The possible sale of Darktrace, which sponsors the McLaren Formula One team, has reignited concerns over the UK losing star tech businesses to foreign ownership says Katie Prescott for The Times.
Opposition is mounting to a potential sale of Darktrace, with shareholders and MPs speaking out over worries that it undervalues the Cambridge-based cybersecurity business and could have an impact on Britain’s wider technology ecosystem.
Several bidders are expected to join Thoma Bravo, the American private equity firm, in a race to buy the UK company, with Cisco, Palo Alto Networks and CrowdStrike among those tipped as potential candidates.
However, a significant shareholder in Darktrace, who declined to be named, said yesterday that they would be “disappointed” if the transaction went ahead as the company was undervalued relative to its peers, even after the share price had risen once the takeover talks had been made public. They said that the company had set out huge ambitions for the next decade and by selling early in that journey it would not maximise its returns.
The potential sale of Darktrace has reignited concerns over the UK losing star businesses to foreign ownership. Darren Jones, chairman of the business select committee, said it was a case of “another great British tech success story once again at risk of outgrowing Britain. This pattern of fundraising outside of the UK is not new. If ministers want to make the most of the UK tech economy, they need to fix this long-running problem.”
Several high-growth technology companies have emerged from Cambridge and grown under foreign ownership. One of the most notable, Arm Holdings, was taken over by SoftBank and now looks to list on the Nasdaq, New York’s technology-heavy stock exchange, rather than in London.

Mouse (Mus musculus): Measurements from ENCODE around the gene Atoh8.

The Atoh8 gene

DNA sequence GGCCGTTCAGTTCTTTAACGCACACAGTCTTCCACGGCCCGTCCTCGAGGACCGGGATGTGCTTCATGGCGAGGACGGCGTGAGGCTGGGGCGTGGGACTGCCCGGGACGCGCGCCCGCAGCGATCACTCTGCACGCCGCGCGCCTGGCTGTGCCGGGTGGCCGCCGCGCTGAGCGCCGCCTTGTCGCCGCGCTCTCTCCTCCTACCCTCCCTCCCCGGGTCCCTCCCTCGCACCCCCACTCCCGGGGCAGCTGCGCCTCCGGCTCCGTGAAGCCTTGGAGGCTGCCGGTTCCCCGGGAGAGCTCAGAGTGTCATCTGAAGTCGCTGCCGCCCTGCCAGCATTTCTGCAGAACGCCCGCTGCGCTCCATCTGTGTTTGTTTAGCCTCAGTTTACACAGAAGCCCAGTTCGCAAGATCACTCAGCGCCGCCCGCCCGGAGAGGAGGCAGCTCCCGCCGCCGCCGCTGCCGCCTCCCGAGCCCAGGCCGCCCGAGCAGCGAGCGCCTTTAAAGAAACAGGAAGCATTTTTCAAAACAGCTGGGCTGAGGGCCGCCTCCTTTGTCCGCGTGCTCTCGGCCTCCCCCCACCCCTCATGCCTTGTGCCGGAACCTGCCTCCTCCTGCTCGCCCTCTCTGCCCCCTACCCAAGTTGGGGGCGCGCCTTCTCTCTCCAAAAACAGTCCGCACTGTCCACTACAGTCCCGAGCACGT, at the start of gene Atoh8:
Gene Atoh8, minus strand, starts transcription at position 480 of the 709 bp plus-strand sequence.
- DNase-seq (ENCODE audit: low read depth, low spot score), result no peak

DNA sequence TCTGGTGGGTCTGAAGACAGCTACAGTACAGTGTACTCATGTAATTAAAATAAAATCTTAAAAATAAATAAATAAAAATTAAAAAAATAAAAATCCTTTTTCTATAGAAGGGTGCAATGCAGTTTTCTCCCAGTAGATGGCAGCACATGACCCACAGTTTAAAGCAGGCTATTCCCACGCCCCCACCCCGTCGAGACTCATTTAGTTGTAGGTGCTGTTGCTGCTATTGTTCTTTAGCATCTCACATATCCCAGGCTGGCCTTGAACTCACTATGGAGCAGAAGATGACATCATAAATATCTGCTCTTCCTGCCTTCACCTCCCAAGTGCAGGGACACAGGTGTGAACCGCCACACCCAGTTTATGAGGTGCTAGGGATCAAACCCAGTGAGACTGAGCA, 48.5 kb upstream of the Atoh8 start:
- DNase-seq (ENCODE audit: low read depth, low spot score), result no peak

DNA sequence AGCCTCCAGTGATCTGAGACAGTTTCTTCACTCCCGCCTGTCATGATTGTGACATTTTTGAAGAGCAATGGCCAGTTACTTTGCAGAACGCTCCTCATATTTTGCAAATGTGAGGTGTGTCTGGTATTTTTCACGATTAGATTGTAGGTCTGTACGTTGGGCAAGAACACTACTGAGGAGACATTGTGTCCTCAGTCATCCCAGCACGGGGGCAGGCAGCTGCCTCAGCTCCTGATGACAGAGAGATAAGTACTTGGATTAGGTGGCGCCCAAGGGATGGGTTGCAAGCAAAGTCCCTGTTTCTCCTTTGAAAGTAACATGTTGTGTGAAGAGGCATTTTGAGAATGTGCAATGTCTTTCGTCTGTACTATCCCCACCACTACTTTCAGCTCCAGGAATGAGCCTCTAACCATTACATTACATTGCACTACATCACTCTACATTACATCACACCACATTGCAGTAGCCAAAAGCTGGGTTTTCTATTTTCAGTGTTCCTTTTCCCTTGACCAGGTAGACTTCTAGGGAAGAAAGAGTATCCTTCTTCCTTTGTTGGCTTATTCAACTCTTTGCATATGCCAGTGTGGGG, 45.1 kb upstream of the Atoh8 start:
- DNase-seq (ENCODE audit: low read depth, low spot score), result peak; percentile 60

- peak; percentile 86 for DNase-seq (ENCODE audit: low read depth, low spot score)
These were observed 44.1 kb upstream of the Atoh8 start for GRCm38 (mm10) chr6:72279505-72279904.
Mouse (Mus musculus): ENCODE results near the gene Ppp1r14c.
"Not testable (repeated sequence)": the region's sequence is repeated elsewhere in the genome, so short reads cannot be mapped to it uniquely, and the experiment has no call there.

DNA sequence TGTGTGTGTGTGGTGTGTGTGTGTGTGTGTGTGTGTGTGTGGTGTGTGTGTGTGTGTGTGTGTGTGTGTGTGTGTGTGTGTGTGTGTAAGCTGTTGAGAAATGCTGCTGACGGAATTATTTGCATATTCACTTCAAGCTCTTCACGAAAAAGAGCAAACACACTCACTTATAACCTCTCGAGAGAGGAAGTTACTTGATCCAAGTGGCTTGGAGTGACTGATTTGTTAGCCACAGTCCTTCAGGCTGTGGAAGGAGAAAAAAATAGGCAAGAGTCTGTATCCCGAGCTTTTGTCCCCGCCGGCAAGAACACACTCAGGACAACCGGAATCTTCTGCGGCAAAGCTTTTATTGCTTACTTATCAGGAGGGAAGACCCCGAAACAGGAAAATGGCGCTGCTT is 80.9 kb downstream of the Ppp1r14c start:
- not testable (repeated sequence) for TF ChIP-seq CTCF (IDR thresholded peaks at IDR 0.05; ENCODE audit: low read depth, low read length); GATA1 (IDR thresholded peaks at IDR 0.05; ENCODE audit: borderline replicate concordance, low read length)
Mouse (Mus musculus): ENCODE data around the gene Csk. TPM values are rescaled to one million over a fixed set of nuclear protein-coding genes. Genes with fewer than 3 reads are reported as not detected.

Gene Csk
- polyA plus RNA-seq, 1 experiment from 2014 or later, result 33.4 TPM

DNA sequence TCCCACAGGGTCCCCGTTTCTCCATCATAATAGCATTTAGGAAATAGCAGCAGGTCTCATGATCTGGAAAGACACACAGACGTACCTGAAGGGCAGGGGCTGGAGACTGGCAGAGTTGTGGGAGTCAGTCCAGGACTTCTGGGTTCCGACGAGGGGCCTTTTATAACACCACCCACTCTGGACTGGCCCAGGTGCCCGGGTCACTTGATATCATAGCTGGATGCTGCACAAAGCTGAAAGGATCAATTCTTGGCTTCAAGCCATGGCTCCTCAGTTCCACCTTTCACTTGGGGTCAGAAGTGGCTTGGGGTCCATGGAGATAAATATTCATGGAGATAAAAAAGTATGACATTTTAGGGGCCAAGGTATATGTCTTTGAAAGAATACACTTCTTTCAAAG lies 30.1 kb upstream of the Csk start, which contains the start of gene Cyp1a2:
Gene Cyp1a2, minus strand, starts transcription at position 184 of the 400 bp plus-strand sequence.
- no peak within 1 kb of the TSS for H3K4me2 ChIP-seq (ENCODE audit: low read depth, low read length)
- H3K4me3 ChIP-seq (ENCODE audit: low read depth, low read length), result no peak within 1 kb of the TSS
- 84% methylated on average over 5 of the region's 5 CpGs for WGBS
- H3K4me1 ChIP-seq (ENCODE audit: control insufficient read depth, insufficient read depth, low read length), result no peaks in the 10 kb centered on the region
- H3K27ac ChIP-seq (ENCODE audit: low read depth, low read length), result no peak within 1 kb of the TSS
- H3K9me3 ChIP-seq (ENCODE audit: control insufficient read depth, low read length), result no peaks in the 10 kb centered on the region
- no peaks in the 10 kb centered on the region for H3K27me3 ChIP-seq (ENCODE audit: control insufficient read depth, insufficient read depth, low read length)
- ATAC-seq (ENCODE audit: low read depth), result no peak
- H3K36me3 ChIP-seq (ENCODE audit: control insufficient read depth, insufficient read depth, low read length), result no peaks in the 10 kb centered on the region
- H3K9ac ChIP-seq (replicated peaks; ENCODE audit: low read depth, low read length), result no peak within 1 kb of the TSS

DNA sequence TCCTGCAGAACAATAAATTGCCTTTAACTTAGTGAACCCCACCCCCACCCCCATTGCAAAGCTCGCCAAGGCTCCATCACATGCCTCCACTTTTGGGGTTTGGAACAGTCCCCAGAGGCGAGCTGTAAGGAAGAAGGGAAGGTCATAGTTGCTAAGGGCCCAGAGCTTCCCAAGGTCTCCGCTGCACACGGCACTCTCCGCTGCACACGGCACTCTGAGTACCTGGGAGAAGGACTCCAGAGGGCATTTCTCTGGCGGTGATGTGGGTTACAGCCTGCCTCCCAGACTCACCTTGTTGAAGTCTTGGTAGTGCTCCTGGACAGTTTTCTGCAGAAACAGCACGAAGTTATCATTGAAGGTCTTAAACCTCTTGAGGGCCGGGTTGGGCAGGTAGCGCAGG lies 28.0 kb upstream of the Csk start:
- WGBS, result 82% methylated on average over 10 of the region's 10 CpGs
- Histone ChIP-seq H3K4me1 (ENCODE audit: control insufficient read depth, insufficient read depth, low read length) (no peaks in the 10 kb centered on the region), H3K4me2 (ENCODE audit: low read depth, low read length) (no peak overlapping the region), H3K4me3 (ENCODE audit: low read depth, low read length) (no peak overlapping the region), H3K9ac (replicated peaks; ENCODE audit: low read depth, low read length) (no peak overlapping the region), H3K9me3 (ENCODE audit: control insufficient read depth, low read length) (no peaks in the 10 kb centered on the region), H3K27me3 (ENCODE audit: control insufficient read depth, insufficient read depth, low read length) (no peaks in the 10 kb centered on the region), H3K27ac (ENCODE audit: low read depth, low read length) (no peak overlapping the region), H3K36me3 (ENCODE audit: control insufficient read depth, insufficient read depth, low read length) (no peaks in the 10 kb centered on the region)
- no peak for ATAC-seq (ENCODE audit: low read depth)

Thoma Bravo took Sophos, the former London-listed cybersecurity company, private in 2020 and is likely to relist it in the United States if it opts to go public again.
However, there could be advantages to the sale. According to the shareholder, who is close to the business, it would “wipe the slate clean” by removing the shareholding of Mike Lynch, the Autonomy founder who helped to establish Darktrace and is fighting extradition to the US on criminal fraud charges. His involvement, the shareholder said, continued to loom over Darktrace like “a spectre” and if it was bought it would no longer be a “Mike Lynch vehicle”. Losing the association, they said, could lead to a bounce in the share price.
Will Walker-Arnott, senior investment manager at Charles Stanley, said British companies looked good value to American buyers: “The US dollar is up around 10 per cent against sterling over the course of 2022, which makes the valuation of UK assets much more attractive to US suitors.”
Lawyers say it is likely that any sale of Darktrace to a foreign owner would be referred to the government for approval under the National Security and Investment Act, which came into force this year. Under UK takeover rules, Thoma Bravo has until September 12 to make a formal offer.
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